Sunday, June 29, 2014

Summer, fog!... a bit of cirrus... NO rain!

There has been some notably strange cirrus lately!

But from now until October the only sky story here will be 'fog'.

One of my favorite shots of fog, above - it's just trying to form, and make it's way in, to the shore. This how the fog is, always coalescing, and trying to move in, over the hills....

 ...thru the bay, whatever niche it can find to exploit, it will do that, have no doubt about it. It can also burn off just as fast, be a fleeting occurrence, as cool air hits a coastal bluff.

On another note, perhaps next winter will give us a big change-up.

Early signs point to a strong, disruptive El Niño:
(but it depends upon who you listen to!)

'Whales and fish are showing up in odd places, nesting pelicans are in dire straits, and experts are increasingly convinced that this will be a significant event.
June 15, 2014 by Pete Thomas

( notice that the web person can't spell 'el nino' right, but hey, WTF, the link works.)
As for the drought?

I keep reading (or should i say 'clicking upon'?) so many california drought stories that are all the same. All created to make you 'click' you to a page that has advertising, which gets monitored, and bills the advertisers accordingly.
According to your(our) clicks.
This is not news, it is commerce.

I was here ( living in SF) for the last El Nino event - winter, '97.
It rained cats, dogs and other small mammals. And maybe even some larger mammals, if you get my metaphorical drift.
It was "big time bad ass just when you hoped it might end it didn't and set off every car alarm in the neighborhood".
That bad, yes.
We need mo' of that.

There are lots of less noticed by-products of the drought, here's just a few:


This is an old link, but well worth a click, fog in the Grand Canyon,

Check out this majestic and rare site at the Grand Canyon over the weekend:
For the second time in recent days, the canyon experienced an inversion, where freezing fog and clouds filled the gaping divide, acting like a lid.

12 awe-inspiring Grand Canyon views
Published 12:18 pm, Thursday, November 7, 2013

June 25 - it's actually cloudy, quite cloudy by 4PM.
Will anything actually come of it? Guess who is not holding his breath?
Nothing happened.
The next AM, on my walk to the bus, the sky was like this, rain? zilch!

A couple of good educational links for ya:

I'll be back next month, hopefully w/ some new stuff... if not, previous year's fog will suffice. Really, it will. :-)


Sunday, June 1, 2014

Another month... no rain

May 5-7 Ferocious wind!
The last few days of early May the wind has been ferocious, i mean totally ass kicking 'i have a hard time standing up' kinda wind. But the wind is marvelous, it's invisible affecting, & cleansing in a way.
Will there be any more rain this spring? I am sure as shit not holding my breath, rain happening in May or June would be rather unusual.
Since then? It's just been blue skies or light cirrus all the way:

An excellent page and a very loooong one, i will give you a very edited explanation:

A cloud is "a visible mass of liquid droplets or frozen crystals made of water or variouschemicals suspended in the atmosphere above the surface of a planetary body..."

Cirrus clouds are definitely frozen water, since  they are at high altitudes w/ rather low temperatures.
Generally they form at anywhere between 13,000 and feet up.
They also form on other planets: Mars, Jupiter, Uranus and maybe Neptune.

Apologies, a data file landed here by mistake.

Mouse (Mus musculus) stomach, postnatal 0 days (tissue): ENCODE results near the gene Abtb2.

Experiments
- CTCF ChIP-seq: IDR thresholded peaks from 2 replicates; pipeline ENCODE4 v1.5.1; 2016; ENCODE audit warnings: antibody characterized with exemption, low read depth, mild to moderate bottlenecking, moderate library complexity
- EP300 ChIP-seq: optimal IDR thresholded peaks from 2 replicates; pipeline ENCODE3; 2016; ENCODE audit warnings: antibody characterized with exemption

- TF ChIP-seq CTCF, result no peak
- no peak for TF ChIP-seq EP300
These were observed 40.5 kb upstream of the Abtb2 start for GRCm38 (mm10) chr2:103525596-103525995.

The ice crystals in cirrus clouds have different shapes, as well as different sizes, which determine how they behave and look.

There are four distinct species: castellanos, fibratus, spissatus and unicus.


I think this one is 'unicus'... i think.

There is certainly no lack of websites devoted to clouds:

(good information here, terrible web design:

They also have various optical effects, like colorful circumhorizontal arcs:

And what are called sun dogs, which is a circle around the sun w/ a halo of a sort, with flares at two particular angles from the sun.

Keep in mind that these clouds are ice particles, which act like mini prisms - remember the Pink Floyd album cover?

....that can split light into a spectrum.

On other planets, cirrus are not made from water vapor but from much nastier stuff like methane and ammonia.
There now, I have condensed what was 5 pages of print-out and three pages of footnotes into an easily digestible nugget for someone who is not a scientist. A lot of this wikipedia page is for scientists.

One exception to the recent blue skies and cirrus:

May 18 Sunday - weather forecast is for a low pressure system to spin off from the Pacific, maybe give us some thunderstorms in the next few days.

May 19 Monday 2 PM - there's some great cirrus, but no sign of rain.

By 4 PM? there's some changes a-brewin'...

But it all totally crapped out, no rain, no nothin'.
I've said a thousand times, weather forecasting is the only job you can have and be wrong 50% of the time, and still have a fucking job.

As for the drought? SF Chronicle has what continues to be a good page:

here's a few recent hi-lites:

Tioga Road in Yosemite National Park will open for the season at noon Friday (May 9)
Since 1980, this ties for the earliest opening with 1987, when the road was also opened on May 2. Last year the road opened on May 11. The average opening date is May 27, in time for Memorial Day Weekend.
Tioga Road, bounded on both sides by State Highway 120, is the popular crossing of the Sierra Nevada that tops out at 9,943-foot Tioga Pass and leads east down to Mono Lake.

"The odds are increasing that an El Niño is in the works for 2014—and recent forecasts show it might be a big one."

A Nice map of possible el nino effects:

A Nice side effect of the drought:

Next post, I'll be thinkin' in summer mode, and that means fog. Maybe I'll shoot some, if not, i have many years worth of images. Like say... these two:

Let's see what next month brings.....